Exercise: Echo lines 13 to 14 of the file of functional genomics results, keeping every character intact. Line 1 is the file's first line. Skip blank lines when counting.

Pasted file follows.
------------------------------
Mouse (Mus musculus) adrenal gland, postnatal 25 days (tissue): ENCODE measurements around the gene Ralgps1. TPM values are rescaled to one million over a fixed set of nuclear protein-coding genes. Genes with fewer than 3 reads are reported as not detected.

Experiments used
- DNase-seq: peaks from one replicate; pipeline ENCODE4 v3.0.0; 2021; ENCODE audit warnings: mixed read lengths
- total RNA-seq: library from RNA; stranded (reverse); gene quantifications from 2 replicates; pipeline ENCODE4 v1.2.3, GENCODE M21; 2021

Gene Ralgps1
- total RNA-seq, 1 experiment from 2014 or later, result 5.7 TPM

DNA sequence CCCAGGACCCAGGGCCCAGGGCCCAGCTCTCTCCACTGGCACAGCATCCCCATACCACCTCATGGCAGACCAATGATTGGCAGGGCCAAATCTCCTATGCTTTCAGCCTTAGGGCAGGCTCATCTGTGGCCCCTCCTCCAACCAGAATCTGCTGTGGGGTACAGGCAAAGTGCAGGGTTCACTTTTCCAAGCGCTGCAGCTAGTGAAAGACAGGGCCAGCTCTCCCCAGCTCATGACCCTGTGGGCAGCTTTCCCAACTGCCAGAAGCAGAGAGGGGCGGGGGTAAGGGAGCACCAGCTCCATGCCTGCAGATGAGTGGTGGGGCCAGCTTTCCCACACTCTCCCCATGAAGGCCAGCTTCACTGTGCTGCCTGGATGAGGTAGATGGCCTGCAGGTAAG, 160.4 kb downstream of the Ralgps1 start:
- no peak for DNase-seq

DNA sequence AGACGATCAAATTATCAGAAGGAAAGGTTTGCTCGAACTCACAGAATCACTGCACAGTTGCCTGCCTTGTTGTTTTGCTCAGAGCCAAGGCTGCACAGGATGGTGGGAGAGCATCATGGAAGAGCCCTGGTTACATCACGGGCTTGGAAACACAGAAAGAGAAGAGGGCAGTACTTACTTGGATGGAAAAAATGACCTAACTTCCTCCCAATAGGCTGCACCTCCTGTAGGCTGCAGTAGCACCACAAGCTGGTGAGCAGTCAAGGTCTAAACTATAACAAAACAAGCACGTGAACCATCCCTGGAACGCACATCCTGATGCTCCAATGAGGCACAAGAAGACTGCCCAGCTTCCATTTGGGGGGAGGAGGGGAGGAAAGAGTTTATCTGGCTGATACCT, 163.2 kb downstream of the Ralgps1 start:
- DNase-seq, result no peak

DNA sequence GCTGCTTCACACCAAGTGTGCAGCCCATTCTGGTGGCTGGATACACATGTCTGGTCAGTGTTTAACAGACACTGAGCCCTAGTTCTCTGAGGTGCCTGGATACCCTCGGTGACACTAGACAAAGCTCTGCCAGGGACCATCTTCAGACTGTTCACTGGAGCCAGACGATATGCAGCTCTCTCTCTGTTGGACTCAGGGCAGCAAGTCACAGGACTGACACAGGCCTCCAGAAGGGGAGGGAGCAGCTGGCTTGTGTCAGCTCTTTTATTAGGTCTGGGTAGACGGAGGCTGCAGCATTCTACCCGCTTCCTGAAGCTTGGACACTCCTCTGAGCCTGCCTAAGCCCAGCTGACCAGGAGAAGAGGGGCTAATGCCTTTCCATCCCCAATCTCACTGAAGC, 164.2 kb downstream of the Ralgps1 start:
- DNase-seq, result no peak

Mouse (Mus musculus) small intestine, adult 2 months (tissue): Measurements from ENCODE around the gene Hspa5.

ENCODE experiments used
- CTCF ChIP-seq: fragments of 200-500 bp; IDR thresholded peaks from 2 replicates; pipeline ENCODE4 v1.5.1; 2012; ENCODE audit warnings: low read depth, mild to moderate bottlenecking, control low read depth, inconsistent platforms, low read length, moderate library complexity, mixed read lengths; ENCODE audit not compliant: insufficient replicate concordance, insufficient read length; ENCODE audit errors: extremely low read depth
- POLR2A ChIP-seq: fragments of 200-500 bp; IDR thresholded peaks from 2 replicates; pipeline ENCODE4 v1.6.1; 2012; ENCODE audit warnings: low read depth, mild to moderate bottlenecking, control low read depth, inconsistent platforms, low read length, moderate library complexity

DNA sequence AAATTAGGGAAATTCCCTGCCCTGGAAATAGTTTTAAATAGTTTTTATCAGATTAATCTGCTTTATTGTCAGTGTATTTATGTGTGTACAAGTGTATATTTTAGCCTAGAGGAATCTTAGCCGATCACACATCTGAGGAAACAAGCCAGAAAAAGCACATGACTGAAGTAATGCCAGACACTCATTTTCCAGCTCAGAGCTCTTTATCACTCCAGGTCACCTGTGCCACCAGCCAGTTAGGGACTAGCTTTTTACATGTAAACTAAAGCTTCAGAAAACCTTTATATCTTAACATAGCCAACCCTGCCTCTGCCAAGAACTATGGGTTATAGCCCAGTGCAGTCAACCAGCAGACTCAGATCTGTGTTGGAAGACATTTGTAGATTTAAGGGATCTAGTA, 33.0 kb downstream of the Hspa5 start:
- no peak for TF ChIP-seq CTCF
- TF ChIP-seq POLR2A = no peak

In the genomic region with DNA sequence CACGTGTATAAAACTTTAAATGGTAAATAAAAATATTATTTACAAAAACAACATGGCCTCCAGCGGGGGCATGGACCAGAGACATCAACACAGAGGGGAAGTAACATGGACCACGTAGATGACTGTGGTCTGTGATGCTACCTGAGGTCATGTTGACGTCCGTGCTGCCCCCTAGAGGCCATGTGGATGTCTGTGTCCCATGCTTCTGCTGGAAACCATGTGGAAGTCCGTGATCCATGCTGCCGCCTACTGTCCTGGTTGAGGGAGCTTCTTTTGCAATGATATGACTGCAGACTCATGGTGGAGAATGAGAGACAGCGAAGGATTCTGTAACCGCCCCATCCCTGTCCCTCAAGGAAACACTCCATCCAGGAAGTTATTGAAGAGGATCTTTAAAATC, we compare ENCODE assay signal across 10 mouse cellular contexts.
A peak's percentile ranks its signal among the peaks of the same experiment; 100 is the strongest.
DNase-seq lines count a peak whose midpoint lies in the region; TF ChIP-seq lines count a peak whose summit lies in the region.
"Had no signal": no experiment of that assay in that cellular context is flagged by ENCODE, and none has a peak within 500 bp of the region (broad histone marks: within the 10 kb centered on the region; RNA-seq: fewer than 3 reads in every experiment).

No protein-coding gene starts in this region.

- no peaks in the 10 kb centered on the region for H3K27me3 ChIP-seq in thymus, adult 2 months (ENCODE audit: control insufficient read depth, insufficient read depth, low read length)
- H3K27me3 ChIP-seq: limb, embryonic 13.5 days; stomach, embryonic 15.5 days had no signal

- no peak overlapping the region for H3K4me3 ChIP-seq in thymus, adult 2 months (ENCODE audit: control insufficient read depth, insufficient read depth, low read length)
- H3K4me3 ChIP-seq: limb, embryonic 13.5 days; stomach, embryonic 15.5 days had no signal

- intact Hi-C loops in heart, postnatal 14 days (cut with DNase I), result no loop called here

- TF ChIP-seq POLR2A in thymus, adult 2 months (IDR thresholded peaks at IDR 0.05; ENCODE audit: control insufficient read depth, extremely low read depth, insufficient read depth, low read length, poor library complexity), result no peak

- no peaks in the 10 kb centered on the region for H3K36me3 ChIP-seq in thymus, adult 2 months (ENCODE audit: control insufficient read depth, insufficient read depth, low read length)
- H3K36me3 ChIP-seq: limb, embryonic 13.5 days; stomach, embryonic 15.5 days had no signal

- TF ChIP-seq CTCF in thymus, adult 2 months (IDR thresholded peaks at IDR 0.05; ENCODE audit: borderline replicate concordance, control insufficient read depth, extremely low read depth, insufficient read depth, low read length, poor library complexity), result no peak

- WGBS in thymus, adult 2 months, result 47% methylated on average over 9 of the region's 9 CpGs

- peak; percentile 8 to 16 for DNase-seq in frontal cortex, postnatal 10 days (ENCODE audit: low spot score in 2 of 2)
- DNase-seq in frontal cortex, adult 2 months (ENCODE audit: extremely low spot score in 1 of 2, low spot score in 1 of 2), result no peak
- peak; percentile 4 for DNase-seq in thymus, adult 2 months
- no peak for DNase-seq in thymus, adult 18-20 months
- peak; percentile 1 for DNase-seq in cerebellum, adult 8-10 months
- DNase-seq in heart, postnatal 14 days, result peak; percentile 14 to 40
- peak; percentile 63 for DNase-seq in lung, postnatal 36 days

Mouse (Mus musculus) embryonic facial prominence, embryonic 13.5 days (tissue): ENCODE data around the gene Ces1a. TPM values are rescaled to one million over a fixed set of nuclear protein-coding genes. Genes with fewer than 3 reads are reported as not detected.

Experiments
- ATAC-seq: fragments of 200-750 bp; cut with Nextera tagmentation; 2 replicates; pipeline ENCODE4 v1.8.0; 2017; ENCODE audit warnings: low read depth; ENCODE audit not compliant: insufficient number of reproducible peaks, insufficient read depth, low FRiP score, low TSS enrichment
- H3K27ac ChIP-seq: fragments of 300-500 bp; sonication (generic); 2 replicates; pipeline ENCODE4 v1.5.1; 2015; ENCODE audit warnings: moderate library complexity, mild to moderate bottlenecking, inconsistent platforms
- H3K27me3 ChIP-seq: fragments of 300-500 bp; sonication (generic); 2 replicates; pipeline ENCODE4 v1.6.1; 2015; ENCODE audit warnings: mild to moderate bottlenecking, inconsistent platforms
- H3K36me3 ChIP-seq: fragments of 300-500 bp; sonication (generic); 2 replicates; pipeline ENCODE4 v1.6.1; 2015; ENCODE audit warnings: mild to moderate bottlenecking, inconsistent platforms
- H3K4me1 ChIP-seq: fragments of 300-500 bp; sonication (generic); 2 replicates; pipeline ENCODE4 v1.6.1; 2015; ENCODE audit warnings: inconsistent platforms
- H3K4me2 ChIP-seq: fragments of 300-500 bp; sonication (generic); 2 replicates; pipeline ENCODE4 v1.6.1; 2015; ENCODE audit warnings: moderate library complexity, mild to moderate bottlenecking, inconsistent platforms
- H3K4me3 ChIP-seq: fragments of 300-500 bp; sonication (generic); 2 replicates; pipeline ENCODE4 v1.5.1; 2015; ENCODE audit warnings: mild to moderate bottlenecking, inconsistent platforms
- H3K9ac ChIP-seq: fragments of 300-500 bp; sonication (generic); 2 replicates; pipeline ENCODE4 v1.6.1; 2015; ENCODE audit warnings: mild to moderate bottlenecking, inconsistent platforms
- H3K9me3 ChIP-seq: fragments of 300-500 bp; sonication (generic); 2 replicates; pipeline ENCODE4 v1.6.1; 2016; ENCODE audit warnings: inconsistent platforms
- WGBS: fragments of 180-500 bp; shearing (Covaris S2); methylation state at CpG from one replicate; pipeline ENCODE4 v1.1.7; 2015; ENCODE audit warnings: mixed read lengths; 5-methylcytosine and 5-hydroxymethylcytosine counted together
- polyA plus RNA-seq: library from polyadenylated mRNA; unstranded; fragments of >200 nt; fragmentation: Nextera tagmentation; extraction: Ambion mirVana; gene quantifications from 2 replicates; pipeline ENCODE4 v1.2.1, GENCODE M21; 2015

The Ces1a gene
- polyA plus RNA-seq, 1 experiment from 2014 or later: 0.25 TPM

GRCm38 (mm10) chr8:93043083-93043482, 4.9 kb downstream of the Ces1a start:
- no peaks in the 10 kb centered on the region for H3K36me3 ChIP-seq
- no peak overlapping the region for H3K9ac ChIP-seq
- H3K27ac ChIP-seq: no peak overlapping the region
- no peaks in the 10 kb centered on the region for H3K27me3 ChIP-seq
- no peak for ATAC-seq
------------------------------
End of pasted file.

Mouse (Mus musculus) small intestine, adult 2 months (tissue): Measurements from ENCODE around the gene Hspa5.

ENCODE experiments used